World environmental ministers (incl. Botswana's Minister of Lands and Housing) met in Sweden 29-31 May at the first-ever Global Ministerial Environment Forum to prepare for the United Nations Millennium Assembly in September and Rio+10 in 2002. The forum discussed the following three topics: the major environmental challenges in the new millennium, private sector and environment, responsibilities and functions of the society to the environment in a time of globalisation. For more information visit: http://www.unep.org/malmo/

    INFORMAL BRIEFING ON GEF
    The UNDP-Global Environmental Facility (GEF) Regional Co-ordinator for Biodiversity and International Waters, Dr Niamir-Fuller gave a one day informal briefing 23 May in Gaborone for stakeholders from Government and NGOs. The purpose of the briefing was to increase awareness of the GEF and to discuss project proposals for possible funding by GEF. This was part of a series of meetings on GEF to build capacity in Botswana to draw down more effectively on the global fund.

    GOVERNMENT TO INTRODUCE NEW TOURISM POLICY
    Government is putting together a tourism policy which will shift the mix of tourists away from campers towards permanent accommodation, increase returns from the tourism sub sector to the communities living in the tourism areas, and ensure that tourism activities are carried out in an ecologically sustainable way. (The Midweek Sun, May 10 2000)

    LAUNCHING OF KGALAGADI TRANSFRONTIER PARK
    The Kgalagadi Transfrontier Park was launched by Presidents Festus Mogae and Thabo Mbeki 12 May. For more information visit http://www.gov.bw/tourism/tranfrontier

    THIRD MEETING OF DEVELOPMENT PARTNERS IN ENVIRONMENT
    The third meeting of the Development Partners in Environment was held in Gaborone 4 May. Development Partners in Environment is a forum of donors and representatives from government, NGOs, the private sector and community based organisations. The purpose of the forum is to discuss major developments on environmental issues, programmes and projects on a technical level in order to promote dialogue, co-operation and co-ordination for the benefit of all Development Partners in Environment in Botswana. For more information contact IUCN Botswana (secretariat for the forum) ), tel/fax: 371 584, email: iucn@iucnbot.bw

    COP 5 TO CBD
    The fifth meeting of the Conference of the Parties to the Convention on Biological Diversity was held in Kenya 15-26 May. The meeting was attended by close to 1500 participants representing governments (including Botswana), NGOs, IGOs and indigenous and local community organisations. Key issues for discussion were: a new thematic work programme on conservation of dry and sub-humid land biodiversity; the ecosystems approach; access to genetic resources; alien species; sustainable use as a cross-cutting issue; biodiversity and tourism; incentive measures; the Global Strategy for Plant Conservation; progress in implementing the work programmes on agricultural, inland water ecosystem, marine and coastal and forest biodiversity; the Global Taxonomy Initiative; financial resources and mechanism; scientific and technical cooperation and the Clearing-House Mechanism; identification, monitoring and assessment, and indicators; and impact assessment, liability and redress. For more information visit http://biodiv.org/cop5/index.html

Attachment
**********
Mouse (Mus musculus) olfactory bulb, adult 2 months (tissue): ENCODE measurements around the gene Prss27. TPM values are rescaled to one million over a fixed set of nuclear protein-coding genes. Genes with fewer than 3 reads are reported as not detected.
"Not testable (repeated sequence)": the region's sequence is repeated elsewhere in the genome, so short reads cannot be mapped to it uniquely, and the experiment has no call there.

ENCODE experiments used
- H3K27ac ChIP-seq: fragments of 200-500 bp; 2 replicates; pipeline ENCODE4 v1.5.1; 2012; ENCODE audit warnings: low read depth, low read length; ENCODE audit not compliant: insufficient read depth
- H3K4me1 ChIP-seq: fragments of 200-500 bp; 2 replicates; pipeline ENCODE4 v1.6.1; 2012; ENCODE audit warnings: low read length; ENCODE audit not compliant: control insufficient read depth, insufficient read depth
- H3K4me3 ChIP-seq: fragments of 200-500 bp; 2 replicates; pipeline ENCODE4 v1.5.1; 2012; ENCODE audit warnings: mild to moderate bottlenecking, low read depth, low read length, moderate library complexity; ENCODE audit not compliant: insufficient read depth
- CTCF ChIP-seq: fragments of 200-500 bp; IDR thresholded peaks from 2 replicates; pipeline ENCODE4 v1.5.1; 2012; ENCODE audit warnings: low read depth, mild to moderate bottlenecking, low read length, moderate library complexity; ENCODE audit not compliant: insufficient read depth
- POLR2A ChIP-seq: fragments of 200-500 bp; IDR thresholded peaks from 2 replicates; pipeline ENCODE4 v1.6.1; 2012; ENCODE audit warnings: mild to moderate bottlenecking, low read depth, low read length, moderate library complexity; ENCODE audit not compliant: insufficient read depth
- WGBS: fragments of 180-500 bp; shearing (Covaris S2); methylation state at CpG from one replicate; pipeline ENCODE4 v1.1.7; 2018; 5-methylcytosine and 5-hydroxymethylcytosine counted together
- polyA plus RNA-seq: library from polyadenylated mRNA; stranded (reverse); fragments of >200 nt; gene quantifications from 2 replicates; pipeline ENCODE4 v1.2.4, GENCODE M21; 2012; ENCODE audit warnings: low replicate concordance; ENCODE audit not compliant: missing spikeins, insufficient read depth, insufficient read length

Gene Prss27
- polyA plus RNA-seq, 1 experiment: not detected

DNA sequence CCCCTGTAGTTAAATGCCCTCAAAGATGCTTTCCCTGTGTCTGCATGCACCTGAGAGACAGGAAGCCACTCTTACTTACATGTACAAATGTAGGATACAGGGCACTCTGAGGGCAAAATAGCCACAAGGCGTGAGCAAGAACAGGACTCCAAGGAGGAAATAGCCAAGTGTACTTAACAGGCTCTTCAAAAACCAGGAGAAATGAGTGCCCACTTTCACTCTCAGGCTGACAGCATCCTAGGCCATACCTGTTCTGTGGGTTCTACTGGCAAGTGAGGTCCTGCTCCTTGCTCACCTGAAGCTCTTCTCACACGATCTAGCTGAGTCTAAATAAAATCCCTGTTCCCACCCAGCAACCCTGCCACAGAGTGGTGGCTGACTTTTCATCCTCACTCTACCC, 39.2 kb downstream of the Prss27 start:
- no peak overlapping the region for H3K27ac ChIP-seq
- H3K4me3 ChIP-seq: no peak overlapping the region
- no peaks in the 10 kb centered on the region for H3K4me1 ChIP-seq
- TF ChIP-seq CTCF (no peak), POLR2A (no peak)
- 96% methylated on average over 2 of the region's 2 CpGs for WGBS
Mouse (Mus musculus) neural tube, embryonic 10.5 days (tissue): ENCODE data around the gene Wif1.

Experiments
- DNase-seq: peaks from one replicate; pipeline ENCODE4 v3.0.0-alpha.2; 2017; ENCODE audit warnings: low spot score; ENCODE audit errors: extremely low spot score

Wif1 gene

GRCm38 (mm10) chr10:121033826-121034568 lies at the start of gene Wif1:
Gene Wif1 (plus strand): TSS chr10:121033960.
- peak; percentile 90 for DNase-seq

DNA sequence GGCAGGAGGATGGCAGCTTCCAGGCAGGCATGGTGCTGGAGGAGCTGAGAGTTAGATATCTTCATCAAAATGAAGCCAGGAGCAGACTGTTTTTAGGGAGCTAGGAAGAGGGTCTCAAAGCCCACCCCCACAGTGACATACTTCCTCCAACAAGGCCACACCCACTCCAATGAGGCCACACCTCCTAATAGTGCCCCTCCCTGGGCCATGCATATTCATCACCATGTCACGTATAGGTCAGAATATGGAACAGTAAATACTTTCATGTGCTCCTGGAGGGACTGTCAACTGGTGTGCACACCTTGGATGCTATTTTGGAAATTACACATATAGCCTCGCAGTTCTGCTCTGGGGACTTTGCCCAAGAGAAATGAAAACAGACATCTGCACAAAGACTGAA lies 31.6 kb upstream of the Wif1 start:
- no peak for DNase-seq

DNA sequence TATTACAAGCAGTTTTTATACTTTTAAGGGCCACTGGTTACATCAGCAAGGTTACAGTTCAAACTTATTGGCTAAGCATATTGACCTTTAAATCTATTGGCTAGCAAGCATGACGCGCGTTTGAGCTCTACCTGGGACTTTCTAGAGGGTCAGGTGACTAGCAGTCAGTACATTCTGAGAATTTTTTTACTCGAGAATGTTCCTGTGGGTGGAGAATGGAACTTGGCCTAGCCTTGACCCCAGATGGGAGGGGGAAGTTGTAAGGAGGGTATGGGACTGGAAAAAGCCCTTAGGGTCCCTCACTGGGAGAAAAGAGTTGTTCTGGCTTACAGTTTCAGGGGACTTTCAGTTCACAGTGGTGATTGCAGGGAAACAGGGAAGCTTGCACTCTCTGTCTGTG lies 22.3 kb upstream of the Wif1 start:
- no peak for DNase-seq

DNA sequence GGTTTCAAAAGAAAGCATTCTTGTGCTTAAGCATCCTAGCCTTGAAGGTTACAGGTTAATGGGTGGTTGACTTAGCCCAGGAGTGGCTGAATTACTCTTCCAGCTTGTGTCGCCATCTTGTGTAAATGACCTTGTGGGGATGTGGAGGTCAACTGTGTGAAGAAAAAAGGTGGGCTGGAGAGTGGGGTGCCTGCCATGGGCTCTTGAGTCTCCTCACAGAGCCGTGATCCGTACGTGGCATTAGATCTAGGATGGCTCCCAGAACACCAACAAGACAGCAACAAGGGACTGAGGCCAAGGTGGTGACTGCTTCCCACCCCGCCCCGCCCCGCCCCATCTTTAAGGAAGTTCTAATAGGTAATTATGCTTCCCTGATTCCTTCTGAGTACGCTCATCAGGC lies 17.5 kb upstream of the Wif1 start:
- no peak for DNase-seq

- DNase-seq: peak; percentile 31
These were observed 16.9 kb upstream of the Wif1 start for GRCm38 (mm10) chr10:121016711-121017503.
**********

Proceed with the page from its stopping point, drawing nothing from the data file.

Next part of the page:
15th GLOBAL BIODIVERSITY FORUM
    A diverse spectrum of people from different sectors and regions of the world, including both government and civil society, met in Kenya 12-14 May (prior to the COP5 to CBD) to address three themes on the implementation of the Convention on Biological Diversity (CBD): Biodiversity for poverty alleviation, Instruments for access and benefit-sharing from genetic resources and related traditional knowledge systems, and Agricultural biodiversity and sustainable livelihoods: the case of dryland ecosystems. For more information visit http://www.gbf.ch/

    COP 11 to CITES
    The 11th meeting of the Conference of the Parties to the Convention on International Trade in Endangered Species of Wild Fauna and Flora was held in Kenya 10-20 April, drawing together some 1400 participants from Contracting Parties (including Botswana), non-party States, inter-governmental organisations and non-governmental organisations. The meeting considered proposals to amend the CITES Appendices and discussed other topics of which ways to improve the implementation of the Convention; financial matters, conservation of and trade in elephants, and trade in traditional medicines such as grapple was of particular interest for Botswana. For more information on the COP 11 to CITES visit http://www.cites.org/CITES/eng/cop/11/outcome.shtml and http://www.iucn.org/themes/ssc/news/citescop11.htm

    WORKSHOP ON WOMEN, ENVIRONMENT AND DEVELOPMENT
    The Environmental Heritage Foundation of Botswana Trust hosted a workshop on Women, Environment and Development in Selibe-Phikwe 25-26 May. The objective of the workshop was to integrate women into the mainstream of issues affecting them in regard to their daily encounters with environment and development processes. For more information contact, Environmental Heritage Foundation of Botswana Trust, tel: 314431, fax: 300316, email:oggi@info.bw

    CHOBE WETLANDS CONTRIBUTE MILLIONS
    A study carried out by IUCN has established that wetlands have a significant value both in terms of the country's national production and people's livelihoods. The study which was carried out in four southern African states including the Chobe-Caprivi region found that the Chobe-Caprivi wetlands contribute an annual income of US$777 000 to the economy of Botswana.

    SUNSHINE IN THE OKAVANGO AFTER THE RAINS
    The torrential rains that brought such destruction to much of Southern Africa earlier this year have turned Botswana's Okavango Delta into a veritable garden of Eden. Rivers that have been dry for the last 10 years are now flowing, dry season water holes are full and grass species are flourishing. (The Botswana Gazette, Wed 31 May, 2000, Pg.15)

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    APRIL 2000 NEWS